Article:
The Duality of Self: Lost & Found

To the person I have been:


You were a young girl who carried the weight

of the world on your shoulders.

You were a sea of consciousness,

your heart vast & full

of treasured secrets. Your words brought waves

of revelation, inspiration, reincarnation,

as they washed ashore

into a world not yet prepared to embrace

their depth. You harbored

pain, but you buried it within,

so that when it surfaced, you radiated

passion. You felt if you could not change the world,

your suffering was in vain.


Drops of your ocean now stream down your face.


Crystal waters cloud to murky gray and

your teeming coral reefs decay, leaving

skeletons behind. In order to protect

yourself, you calcify an outer shell.


How much longer can you swim on the surface?


You are hope(less).

You are passion(less).

You are life(less).

You are emotional(ly drained).

You are complete(ly empty).


You’re drowning in the depths of your mind;

your thoughts steal the air from your lungs.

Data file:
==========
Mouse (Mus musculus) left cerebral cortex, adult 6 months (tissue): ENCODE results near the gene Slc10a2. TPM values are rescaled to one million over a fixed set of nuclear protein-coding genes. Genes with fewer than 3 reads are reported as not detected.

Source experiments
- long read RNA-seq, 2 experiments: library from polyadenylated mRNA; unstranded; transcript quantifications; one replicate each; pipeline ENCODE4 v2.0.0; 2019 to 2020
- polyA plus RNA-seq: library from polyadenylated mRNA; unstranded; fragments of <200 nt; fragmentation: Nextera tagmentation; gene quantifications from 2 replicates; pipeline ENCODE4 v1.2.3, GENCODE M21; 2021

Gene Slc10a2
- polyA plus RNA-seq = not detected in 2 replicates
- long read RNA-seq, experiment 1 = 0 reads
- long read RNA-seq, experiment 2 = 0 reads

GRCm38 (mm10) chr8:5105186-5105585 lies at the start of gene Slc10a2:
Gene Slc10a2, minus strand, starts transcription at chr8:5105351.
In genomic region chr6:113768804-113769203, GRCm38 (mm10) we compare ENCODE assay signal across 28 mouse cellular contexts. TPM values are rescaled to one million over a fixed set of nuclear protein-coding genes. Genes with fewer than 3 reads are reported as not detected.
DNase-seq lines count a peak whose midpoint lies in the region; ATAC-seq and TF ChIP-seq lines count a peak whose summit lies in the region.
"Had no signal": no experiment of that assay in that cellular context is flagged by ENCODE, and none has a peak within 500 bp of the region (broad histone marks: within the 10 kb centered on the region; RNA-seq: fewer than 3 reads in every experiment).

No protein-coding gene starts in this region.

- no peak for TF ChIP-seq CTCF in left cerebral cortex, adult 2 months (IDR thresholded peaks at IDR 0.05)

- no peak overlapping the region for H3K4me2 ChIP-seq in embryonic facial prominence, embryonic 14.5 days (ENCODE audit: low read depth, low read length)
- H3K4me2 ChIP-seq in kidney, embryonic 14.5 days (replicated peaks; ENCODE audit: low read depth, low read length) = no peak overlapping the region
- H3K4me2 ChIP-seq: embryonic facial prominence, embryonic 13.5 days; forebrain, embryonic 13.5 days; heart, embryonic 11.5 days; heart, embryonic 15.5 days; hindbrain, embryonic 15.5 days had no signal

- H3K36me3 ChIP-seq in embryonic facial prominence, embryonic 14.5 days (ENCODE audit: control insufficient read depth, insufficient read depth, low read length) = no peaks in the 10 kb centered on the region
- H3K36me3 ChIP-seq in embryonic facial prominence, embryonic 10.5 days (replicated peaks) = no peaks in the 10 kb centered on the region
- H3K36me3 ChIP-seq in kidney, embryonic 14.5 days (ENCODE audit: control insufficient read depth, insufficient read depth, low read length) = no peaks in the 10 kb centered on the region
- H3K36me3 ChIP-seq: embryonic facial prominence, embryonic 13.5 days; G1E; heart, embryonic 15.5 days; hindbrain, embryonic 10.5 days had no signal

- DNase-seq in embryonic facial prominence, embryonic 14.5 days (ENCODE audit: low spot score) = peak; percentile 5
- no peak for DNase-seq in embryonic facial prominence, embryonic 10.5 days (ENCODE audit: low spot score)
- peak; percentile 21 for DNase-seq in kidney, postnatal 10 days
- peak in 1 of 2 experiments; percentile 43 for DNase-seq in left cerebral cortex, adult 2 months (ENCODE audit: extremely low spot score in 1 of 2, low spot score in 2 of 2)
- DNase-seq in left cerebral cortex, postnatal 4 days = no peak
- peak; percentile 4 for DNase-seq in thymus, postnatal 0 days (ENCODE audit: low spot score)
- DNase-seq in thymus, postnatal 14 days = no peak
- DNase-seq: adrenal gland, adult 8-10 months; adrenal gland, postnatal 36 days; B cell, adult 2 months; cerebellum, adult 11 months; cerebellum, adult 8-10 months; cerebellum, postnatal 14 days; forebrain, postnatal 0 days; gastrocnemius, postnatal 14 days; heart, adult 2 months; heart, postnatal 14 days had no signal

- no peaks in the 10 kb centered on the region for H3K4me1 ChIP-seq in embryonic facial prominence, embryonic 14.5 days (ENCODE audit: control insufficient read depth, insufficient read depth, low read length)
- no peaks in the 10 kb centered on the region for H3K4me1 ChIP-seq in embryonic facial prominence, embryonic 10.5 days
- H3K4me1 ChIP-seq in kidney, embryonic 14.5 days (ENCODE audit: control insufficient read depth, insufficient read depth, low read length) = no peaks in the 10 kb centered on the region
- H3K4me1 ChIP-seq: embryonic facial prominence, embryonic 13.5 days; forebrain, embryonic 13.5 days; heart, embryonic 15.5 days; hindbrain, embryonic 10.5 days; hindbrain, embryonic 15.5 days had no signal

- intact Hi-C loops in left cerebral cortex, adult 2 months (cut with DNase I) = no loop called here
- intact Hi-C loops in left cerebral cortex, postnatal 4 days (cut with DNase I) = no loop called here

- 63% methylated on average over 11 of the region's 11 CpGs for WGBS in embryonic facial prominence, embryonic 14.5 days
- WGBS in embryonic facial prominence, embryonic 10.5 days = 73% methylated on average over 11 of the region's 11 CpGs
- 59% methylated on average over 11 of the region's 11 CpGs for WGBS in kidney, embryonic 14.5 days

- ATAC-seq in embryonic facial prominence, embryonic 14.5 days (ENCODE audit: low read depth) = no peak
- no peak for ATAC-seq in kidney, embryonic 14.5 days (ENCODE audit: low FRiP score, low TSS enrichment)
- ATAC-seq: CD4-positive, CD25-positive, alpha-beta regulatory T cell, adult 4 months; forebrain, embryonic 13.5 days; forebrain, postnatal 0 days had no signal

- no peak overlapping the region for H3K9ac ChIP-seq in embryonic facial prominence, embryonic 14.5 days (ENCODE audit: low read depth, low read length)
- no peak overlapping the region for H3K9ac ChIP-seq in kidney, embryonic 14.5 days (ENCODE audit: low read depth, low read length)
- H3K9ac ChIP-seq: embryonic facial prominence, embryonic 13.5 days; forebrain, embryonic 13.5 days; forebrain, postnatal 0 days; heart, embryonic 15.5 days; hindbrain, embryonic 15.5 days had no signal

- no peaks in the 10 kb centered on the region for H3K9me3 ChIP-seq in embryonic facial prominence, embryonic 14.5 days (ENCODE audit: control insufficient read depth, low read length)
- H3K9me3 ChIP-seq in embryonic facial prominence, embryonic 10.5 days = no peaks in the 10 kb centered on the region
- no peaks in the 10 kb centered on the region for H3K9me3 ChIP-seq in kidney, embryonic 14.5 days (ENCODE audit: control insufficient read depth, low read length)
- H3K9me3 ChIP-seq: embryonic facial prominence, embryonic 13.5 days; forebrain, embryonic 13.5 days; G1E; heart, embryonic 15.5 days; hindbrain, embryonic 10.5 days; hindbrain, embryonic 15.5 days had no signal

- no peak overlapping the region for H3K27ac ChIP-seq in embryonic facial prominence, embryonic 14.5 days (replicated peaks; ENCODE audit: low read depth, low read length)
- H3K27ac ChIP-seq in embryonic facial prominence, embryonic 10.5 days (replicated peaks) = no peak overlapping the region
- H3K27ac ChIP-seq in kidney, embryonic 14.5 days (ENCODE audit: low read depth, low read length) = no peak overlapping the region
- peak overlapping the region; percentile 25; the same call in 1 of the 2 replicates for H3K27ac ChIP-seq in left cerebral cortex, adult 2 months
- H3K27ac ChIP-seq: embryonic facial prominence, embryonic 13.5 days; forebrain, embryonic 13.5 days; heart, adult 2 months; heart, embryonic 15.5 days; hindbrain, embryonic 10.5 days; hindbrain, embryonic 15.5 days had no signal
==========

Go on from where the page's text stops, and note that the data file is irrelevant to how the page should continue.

You have a mind for words
but no words in your mind.
You’ve been rendered empty,
your essence seized by the very
chemical reactions which
once brought it to life.

Mind breaks with body;

mind breaks with reality.

Your mind is taking a break;
you’re a body without a mind.

How can you move without purpose?

Your body’s taking a break;
you’re a mind without a body.

How can you claw your way out?


You know you can’t be present

without body and mind working

in conjunction to forge your being.


You sink deeper and darkness creeps upon you.


You’ve really lost yourself this time.

But it’s okay to lose yourself.

You must first lose yourself

to find yourself.


Your soul is a pearl forming,

trapped in its hostile environment.


Navigate the chasms of your mind.

Clear the pollution in search of clarity.

You will recreate yourself once more.


Just know that the longer you’re lost,

the less time you’ll have

once you’re found.



- The person I have become


This poem is about: 



This is a poem about my struggle with dissociation as a result of major depressive disorder. I had lost my sense of self completely and felt I was sinking deeper into darkness as my rumination spiraled out of control. Fortunately, I've recovered my health and I'm now working on rebuilding myself again. I found the courage to push through my darkest times and I'm using this courage to move forward. Through my depression, I've grown into a resilient and empathetic person who uses her pain to help others overcome their adversity. Compassion is the value from which I derive purpose in life. I paired this poem with an ink drawing that I created during this time, titled "Mindspace".


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